Taiwan was not on my personal bucket list; in fact, choosing Taiwan as a long weekend getaway was almost like being a child again, playing with a globe, spinning it around with your eyes closed, and putting your finger on a random country saying, “I want to go there!” Well, it wasn’t quite that random, but I only decided to go about 4 days before I actually got on the plane and I didn’t even know it was an island until then. Did you? Anyways, so the logical reasons for choosing Taiwan as a quick getaway were because it was a 2 hour flight away from Seoul, Americans don’t need a visa to travel there, and the flights were cheap. Also, October and November are the peak months to go. Sidenote: September is the rainy season. We found out the hard way that the rainy season trickles into October.
My two girlfriends and I arrived at Taoyuan Intl’ Airport late Friday night and got a cab to the hostel. We’re pretty sure that the “cab” we took to the hostel was just a random guy trying to make a buck since he wasn’t driving an official yellow taxi with a meter, but he got us to our destination at the correct price and a policeman led us to him and watched us get into the cab. Not too sure about that whole situation, since we only took legit taxis from then on. I later learned that hitchhiking is totally acceptable and legal, so who knows. We got out of the taxi into the pouring rain and made our somewhat confusing but eventually successful hunt for our hostel. We were already able to pick out the distinct smell of Taiwanese food the permeates the streets. The smell may not have been that welcoming but the people seemed to be very welcoming and helpful.
The rain was definitely a bummer and it basically ruined all of our plans to venture out of the city. So we stayed in Taipei city for four days in the middle of a typhoon, but we made the best out of it. The first day we met another hostel member from Alaska who had been living in China and spoke Chinese! Yay! We had no problems getting around speaking English, but it was still nice to have a translator around. Our first day was pretty jam packed. We got up early and headed to the famous Taipei 101 building, formerly the tallest building in the world before they built the one in Dubai. So now it’s the second tallest building in the world and still pretty cool. The weather made the view pretty lame but it was still fun to ride the “fastest elevator in the world.”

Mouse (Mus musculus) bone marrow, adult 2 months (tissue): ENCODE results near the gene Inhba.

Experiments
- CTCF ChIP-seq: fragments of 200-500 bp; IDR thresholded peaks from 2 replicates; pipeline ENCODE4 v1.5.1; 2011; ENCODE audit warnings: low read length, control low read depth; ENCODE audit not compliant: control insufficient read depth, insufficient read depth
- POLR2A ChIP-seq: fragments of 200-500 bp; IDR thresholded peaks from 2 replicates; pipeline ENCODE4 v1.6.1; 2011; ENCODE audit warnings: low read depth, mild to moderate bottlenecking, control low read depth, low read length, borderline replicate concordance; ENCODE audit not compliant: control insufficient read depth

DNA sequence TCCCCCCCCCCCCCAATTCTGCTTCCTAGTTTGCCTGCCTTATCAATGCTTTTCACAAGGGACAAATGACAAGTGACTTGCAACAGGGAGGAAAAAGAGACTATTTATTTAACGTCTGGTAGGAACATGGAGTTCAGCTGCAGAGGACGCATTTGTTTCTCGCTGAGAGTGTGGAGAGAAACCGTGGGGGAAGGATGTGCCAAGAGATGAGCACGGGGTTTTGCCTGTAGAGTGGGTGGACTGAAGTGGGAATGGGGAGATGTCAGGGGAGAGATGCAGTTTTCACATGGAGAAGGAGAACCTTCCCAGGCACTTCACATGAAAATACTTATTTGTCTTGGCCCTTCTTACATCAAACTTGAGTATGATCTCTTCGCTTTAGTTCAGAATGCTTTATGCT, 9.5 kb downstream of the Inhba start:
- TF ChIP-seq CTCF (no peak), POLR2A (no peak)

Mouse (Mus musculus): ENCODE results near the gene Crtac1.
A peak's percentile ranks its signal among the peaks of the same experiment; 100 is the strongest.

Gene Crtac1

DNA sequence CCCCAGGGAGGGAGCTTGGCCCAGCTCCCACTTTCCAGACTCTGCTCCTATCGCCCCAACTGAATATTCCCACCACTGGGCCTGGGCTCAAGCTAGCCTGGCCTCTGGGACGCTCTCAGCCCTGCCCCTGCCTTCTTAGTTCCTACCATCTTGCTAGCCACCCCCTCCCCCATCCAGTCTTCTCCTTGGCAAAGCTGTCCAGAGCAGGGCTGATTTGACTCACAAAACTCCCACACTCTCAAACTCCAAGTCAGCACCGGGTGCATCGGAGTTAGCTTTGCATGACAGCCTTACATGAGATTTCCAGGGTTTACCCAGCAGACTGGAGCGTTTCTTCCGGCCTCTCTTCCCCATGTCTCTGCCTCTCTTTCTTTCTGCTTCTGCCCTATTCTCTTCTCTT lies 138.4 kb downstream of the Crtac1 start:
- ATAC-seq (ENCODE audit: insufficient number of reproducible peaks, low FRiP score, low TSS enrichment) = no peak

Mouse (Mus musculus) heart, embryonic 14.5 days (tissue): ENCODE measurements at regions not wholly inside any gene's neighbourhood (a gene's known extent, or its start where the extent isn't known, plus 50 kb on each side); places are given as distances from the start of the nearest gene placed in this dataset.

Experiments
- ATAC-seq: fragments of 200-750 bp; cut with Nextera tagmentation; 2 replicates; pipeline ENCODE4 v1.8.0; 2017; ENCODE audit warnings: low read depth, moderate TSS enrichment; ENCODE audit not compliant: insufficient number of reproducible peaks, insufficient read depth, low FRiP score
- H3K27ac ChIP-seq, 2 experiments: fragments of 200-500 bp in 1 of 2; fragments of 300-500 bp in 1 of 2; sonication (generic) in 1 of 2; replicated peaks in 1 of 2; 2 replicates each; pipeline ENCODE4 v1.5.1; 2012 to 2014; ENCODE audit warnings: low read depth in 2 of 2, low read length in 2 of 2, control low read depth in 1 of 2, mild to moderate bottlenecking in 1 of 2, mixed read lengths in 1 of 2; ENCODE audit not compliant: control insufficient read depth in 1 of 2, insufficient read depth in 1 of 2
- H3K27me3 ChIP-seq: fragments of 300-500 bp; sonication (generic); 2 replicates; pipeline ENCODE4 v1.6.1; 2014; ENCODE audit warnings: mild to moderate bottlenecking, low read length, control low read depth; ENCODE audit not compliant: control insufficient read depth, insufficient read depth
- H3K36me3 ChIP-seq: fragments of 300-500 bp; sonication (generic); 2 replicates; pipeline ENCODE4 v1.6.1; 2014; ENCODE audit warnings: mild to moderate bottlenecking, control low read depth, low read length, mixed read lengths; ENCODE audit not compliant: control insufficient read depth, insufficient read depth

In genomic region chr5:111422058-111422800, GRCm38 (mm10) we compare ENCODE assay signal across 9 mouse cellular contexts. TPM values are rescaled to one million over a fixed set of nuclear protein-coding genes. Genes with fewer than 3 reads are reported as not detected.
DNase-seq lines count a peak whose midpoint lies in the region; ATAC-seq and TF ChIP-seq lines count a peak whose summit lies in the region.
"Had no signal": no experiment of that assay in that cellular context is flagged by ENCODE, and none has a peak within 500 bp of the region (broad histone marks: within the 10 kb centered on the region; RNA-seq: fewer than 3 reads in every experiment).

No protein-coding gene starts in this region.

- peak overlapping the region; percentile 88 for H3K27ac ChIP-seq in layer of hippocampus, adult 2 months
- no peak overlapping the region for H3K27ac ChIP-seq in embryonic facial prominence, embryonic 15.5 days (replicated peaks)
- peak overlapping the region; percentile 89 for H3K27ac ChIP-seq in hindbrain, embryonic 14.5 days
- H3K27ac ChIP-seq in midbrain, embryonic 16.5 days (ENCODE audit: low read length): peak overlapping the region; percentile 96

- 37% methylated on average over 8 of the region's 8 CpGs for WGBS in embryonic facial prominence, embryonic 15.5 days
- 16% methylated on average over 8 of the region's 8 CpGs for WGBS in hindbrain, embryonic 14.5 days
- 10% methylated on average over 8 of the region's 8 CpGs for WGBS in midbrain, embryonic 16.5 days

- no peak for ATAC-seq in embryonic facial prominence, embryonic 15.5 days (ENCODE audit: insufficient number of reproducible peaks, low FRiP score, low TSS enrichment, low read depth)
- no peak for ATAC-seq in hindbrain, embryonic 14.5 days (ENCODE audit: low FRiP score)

Then we made our way to Chiang-Kai-Shek Memorial Hall. This hall is made in memory of the former president of the Republic of China, Chiang Kai-Shek. Under his leadership, Taiwan was liberated from China. The enormity and beauty of this structure shows how greatly he is respected and honored by the Taiwanese.
After the memorial hall we went to the Lungshan Temple, which is dedicated to the Buddhist Goddess of Mercy. This temple is a staple of Taiwan and its religious beliefs. Saturday must be a big day of worship because there were hundreds of people chanting and worshiping the deities. Of all the Buddhist temples I have visited, I never experienced a ceremony like this one. It was really interesting to see it in action.
Packing as much into our day as possible, since we still assumed we would be able to get out of the city at this point, we went to the National Palace Museum, which is a famous art museum. This museum holds many ancient Chinese artifacts. Taiwan is known for its jade stone. The claim to fame of this art museum is a jade rock carved into the shape of a cabbage. It is really beautiful, but to me it is just a jade rock carving that looks like cabbage. Each part of the design holds deep meaning. I was unable to take pictures in the museum so you can google it for yourself.
We were pretty beat that night but decided to head to the famous Shilin night market. This night market is one of the biggest in Taiwan and has many of the traditional foods and other goods. As far as the food goes, well, let’s just say it isn’t my favorite. My expectations were too high after reading blogs that raved about the food. Honestly, it’s hard for me to really pinpoint what their traditional food is. They are famous for their oyster omelettes, which I was happy to try, and enjoyed, but it wasn’t something I would eat everyday.
I also tried a “peanut crepe” which is a crunchy mix of peanuts and something else… wrapped in a crepe. The crepe itself was good but the combination was weird.
The only foods that I really enjoyed was the fresh fruit, bubble tea, and the fresh baked goods from the bakeries.
I hate to admit it, but we ate McDonalds a couple times within the 4 days we stayed there, which is more than I would eat it in the US. Different strokes for different folks, but the food was not for me.
The next three days were spent wandering around the city and exploring night markets. One of the biggest highlights was experiencing the hot springs. Again, it was a typhoon, so we didn’t get to experience the natural outdoor hot springs. The cool part is that all the hotels have private hot spring rooms in them that you can rent for a couple hours and they are pretty cheap. So the three of us ran for cover from the heavy winds into one of these hotels and got our own private hot spring room. We had some amazing girl time relaxing in the hot water together.
Although we didn’t get to escape from the city to experience the beautiful beaches or the famous Tarako Gorge, I think we made the most of Taipei City and I can check it off my list.